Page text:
Building HAL’s MD package¶
Compilation and Installation¶
HALMD uses CMake to generate its make files, which is
similar to the more commonly used Autotools suite recognisable by the
configure script accompanying a software package, but much faster and much
easier to develop with.
With cmake, out-of-tree compilation is preferred, so we generate the compilation or build tree in a separate directory. This allows one to have multiple builds of the same software at the same time, for example a release build with aggressive optimisation and a debug build including debugging symbols. Note that the build directory may be a subdirectory in the source tree.
Setting up the build tree¶
In the cloned HALMD repository, switch to a new build directory:
mkdir -p build/release && cd build/release
If the third-party packages are installed in standard locations, run
This will detect all necessary software, and then generate the make files. If
third-party packages are not found in standard locations, make sure to
correctly set the environment variable
Compilation is done using make, which supports parallel builds:
nice make -j4
The default installation directory is
/usr/local, which may be adjusted by invoking
cmake -DCMAKE_INSTALL_PREFIX=$HOME/opt/halmd-version ../..
For compilation and subsequent installation type:
nice make -j4 install
Further CMake configuration¶
Compilation flags may be configured via CMake’s text mode interface:
To finish configuration, hit “c” and “g” to apply and recompile with make. Alternatively, you may use CMake’s graphical interface:
The following switch displays the actual commands invoked by make:
An installation prefix may be specified as following:
The compiled program is then installed into this tree by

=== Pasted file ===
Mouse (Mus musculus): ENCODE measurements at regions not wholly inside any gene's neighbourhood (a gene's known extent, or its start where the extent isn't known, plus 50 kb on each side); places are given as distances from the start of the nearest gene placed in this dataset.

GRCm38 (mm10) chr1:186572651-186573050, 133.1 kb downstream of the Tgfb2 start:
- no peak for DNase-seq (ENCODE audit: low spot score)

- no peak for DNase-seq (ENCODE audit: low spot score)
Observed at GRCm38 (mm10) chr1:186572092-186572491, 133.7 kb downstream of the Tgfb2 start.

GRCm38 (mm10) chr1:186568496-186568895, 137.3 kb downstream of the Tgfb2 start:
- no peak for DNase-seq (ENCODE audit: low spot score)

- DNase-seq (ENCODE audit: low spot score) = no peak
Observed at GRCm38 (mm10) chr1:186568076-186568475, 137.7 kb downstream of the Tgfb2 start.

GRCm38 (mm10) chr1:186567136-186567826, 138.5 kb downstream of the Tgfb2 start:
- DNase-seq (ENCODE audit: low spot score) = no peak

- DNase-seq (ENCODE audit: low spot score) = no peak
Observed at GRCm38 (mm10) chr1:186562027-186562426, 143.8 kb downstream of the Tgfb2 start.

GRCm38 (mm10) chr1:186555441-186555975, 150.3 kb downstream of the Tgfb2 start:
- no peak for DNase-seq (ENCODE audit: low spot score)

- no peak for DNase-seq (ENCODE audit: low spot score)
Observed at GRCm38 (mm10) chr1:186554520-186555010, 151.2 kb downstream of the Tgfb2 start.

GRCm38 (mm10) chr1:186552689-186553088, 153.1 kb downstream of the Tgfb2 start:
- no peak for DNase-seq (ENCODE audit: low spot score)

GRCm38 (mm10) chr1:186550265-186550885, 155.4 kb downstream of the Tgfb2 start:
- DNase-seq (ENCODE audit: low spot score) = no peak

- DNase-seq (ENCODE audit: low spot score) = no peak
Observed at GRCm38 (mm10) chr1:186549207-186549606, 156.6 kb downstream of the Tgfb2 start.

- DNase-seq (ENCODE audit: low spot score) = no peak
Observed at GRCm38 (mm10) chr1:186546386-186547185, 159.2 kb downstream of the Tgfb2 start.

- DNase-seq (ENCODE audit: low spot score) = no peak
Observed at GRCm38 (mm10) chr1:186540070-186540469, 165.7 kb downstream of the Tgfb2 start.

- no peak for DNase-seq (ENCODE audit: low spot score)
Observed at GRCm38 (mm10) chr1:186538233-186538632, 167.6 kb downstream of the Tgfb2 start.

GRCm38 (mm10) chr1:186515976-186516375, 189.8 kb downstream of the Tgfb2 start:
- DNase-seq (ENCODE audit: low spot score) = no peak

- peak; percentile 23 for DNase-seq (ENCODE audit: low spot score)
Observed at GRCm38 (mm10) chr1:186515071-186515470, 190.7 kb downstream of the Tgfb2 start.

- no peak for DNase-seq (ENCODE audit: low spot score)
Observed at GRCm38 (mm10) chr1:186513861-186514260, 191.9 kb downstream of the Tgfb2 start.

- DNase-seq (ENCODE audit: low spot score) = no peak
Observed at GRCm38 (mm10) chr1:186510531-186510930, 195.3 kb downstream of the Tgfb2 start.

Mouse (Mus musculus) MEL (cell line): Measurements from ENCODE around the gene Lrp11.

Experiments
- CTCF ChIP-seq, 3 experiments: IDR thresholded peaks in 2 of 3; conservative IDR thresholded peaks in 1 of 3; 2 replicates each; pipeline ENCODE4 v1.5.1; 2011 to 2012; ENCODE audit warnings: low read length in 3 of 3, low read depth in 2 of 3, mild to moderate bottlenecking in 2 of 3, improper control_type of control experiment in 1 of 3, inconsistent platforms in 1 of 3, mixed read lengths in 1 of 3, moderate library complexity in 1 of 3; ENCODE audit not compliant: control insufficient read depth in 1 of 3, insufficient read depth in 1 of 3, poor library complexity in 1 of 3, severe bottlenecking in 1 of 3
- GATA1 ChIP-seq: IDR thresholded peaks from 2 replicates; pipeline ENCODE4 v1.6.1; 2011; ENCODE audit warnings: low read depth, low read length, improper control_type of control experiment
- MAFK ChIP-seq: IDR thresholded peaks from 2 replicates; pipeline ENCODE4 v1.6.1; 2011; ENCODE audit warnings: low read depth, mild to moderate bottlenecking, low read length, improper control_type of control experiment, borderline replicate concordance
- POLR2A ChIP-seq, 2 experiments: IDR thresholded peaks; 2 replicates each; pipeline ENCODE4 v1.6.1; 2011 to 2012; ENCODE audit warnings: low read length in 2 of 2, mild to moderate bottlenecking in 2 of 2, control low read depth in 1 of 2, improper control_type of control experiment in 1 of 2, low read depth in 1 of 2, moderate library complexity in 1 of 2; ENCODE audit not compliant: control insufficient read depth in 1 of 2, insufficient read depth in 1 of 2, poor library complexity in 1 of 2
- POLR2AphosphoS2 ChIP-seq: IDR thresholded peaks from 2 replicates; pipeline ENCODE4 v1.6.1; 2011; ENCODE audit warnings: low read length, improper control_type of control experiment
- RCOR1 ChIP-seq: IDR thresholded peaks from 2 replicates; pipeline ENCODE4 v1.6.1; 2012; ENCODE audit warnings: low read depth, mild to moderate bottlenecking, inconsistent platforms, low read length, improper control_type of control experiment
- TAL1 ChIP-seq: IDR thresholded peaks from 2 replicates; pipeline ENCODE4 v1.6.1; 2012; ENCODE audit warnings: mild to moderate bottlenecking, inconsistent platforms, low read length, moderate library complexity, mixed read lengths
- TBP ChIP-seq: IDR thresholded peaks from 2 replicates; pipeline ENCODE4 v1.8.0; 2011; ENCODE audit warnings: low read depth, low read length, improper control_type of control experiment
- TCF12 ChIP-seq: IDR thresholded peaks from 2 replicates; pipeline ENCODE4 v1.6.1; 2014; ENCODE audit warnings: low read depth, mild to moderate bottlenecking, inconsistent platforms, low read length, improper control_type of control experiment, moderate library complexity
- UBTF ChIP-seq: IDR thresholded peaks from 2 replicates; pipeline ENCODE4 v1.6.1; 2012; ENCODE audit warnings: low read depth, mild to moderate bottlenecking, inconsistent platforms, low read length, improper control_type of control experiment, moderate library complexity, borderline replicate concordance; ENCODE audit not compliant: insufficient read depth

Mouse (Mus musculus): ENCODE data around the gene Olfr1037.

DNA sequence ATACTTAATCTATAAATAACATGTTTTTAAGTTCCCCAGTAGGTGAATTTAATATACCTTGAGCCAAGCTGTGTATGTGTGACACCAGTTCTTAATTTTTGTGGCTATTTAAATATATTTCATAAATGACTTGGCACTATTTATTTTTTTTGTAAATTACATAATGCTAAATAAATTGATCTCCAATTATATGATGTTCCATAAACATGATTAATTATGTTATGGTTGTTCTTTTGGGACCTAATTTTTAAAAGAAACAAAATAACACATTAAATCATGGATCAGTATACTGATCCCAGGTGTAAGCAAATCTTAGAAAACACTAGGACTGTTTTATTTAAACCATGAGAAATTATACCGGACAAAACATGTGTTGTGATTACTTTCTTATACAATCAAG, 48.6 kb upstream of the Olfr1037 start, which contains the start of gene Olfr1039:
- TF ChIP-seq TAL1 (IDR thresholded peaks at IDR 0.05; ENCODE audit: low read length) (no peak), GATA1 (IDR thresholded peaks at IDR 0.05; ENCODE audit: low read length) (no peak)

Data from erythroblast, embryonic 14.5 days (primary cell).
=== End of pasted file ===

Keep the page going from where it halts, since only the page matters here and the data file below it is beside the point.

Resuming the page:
nice make -j4 install
Updating the build tree¶
After checking out to a different version (or more recent Git commit), switch
to the build directory (e.g.,
build/release) and run:
This instructs CMake to regenerate the build tree using the configuration from the
previous run of CMake. Then compile with
make as usual.
Setting build parameters¶
Parameters may be passed to cmake as environment variables or cache variables.
Environment variables are prepended to the cmake command:
CXXFLAGS="-fPIC -Wall" cmake ../..
Cache variables are appended using the -D option:
cmake -DCMAKE_BUILD_TYPE=Release ../..
The following example demonstrates how to compile separate, dynamically linked executables for each backend, which are statically linked to all libraries except the standard C and C++ libraries:
CXXFLAGS="-fPIC -Wall" NVCCFLAGS="-Xcompiler -fPIC -Xptxas -v -arch sm_12" \ cmake \ -DCMAKE_BUILD_TYPE=Release \ ../..
The options given here correspond to the default values.
HALMD includes an extensive, preliminary test suite, which may be started in the build tree by
HALMD requires a C++ compiler with sufficient C++11 support. Building has been tested with the following compilers:
- GCC 5.1.0 (upstream) on openSuSE 12.3 (x86_64) and CentOS 6.3 (x86_64)
- GCC 4.9.2, 4.8.2 (upstream) on openSuSE 12.3 (x86_64) and CentOS 6.3 (x86_64)
- GCC 4.7.3 (upstream) on CentOS 6.3 (x86_64)
- GCC 4.7.2 on openSuSE 12.3 (x86_64)
- GCC 4.6.2 on openSuSE 12.1 (x86_64)
Building with GCC ≥ 5.1 requires the macro definition
_GLIBCXX_USE_CXX11_ABI=0, which may be passed via the environment variable
CXXFLAGS=-D …. For the background, see GCC Dual ABI.
- Clang 3.6.0 (upstream) on openSuSE 12.3 (x86_64)
- Clang 3.5.0, 3.4, 3.3, 3.2 (upstream) on openSuSE 12.3 (x86_64) and CentOS 6.3 (x86_64)
The following C++ compilers fail to build HALMD:
- GCC ≤ 4.5
- Clang ≤ 2.7
- Clang 2.7 on Debian GNU/Linux squeeze (x86_64)
- Intel C++ compiler ≤ 14.0
- XL C++